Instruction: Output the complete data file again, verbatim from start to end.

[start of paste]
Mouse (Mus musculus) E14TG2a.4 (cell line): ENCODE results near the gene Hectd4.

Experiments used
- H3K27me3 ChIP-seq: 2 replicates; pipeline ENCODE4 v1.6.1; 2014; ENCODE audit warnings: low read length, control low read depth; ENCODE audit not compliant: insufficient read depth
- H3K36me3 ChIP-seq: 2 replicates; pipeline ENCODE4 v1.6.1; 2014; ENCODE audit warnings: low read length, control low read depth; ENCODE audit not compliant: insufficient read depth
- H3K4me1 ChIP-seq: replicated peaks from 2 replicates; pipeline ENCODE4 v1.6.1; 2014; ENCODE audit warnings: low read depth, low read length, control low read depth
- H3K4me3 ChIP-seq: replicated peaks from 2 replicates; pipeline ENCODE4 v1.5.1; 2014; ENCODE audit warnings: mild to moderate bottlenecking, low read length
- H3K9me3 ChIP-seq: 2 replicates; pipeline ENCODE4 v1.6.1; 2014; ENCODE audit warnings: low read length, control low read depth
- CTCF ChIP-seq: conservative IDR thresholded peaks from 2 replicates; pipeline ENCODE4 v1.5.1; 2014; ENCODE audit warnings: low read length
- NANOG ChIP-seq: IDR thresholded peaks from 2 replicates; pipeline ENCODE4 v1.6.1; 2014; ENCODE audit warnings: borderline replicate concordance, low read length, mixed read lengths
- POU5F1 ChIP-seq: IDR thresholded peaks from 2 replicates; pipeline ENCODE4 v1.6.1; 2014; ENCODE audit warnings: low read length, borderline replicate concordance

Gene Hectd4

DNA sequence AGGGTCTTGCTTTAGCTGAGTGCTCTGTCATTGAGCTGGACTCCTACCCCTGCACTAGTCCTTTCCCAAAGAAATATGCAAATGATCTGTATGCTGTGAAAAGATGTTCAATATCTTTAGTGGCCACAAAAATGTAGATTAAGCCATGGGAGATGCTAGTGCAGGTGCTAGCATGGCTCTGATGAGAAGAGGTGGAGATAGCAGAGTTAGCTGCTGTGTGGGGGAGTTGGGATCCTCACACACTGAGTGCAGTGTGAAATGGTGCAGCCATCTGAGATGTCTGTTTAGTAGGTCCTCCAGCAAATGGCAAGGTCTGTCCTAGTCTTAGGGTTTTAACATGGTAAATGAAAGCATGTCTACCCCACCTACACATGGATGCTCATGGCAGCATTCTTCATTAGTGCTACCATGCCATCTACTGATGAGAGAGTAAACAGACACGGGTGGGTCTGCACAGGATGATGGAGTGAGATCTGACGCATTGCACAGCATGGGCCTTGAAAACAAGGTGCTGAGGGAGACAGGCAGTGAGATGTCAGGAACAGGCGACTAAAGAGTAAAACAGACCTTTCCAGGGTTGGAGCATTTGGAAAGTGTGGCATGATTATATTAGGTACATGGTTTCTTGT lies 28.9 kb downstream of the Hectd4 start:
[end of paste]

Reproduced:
Mouse (Mus musculus) E14TG2a.4 (cell line): ENCODE results near the gene Hectd4.

Experiments used
- H3K27me3 ChIP-seq: 2 replicates; pipeline ENCODE4 v1.6.1; 2014; ENCODE audit warnings: low read length, control low read depth; ENCODE audit not compliant: insufficient read depth
- H3K36me3 ChIP-seq: 2 replicates; pipeline ENCODE4 v1.6.1; 2014; ENCODE audit warnings: low read length, control low read depth; ENCODE audit not compliant: insufficient read depth
- H3K4me1 ChIP-seq: replicated peaks from 2 replicates; pipeline ENCODE4 v1.6.1; 2014; ENCODE audit warnings: low read depth, low read length, control low read depth
- H3K4me3 ChIP-seq: replicated peaks from 2 replicates; pipeline ENCODE4 v1.5.1; 2014; ENCODE audit warnings: mild to moderate bottlenecking, low read length
- H3K9me3 ChIP-seq: 2 replicates; pipeline ENCODE4 v1.6.1; 2014; ENCODE audit warnings: low read length, control low read depth
- CTCF ChIP-seq: conservative IDR thresholded peaks from 2 replicates; pipeline ENCODE4 v1.5.1; 2014; ENCODE audit warnings: low read length
- NANOG ChIP-seq: IDR thresholded peaks from 2 replicates; pipeline ENCODE4 v1.6.1; 2014; ENCODE audit warnings: borderline replicate concordance, low read length, mixed read lengths
- POU5F1 ChIP-seq: IDR thresholded peaks from 2 replicates; pipeline ENCODE4 v1.6.1; 2014; ENCODE audit warnings: low read length, borderline replicate concordance

Gene Hectd4

DNA sequence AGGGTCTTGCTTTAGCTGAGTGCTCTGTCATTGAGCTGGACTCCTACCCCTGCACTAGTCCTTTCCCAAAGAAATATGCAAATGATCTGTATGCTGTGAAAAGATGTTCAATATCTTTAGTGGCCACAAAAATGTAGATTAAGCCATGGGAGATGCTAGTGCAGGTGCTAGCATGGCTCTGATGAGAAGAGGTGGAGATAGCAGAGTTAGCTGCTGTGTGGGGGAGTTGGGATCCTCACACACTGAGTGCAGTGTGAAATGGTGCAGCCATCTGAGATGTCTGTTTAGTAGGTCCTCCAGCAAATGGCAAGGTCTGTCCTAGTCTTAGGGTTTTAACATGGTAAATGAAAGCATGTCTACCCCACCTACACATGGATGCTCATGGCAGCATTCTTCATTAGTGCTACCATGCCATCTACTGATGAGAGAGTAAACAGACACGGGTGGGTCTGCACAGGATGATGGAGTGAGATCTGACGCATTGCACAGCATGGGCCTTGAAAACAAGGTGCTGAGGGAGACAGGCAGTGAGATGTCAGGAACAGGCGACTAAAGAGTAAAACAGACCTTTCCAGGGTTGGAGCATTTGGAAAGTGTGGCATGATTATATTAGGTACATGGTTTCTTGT lies 28.9 kb downstream of the Hectd4 start: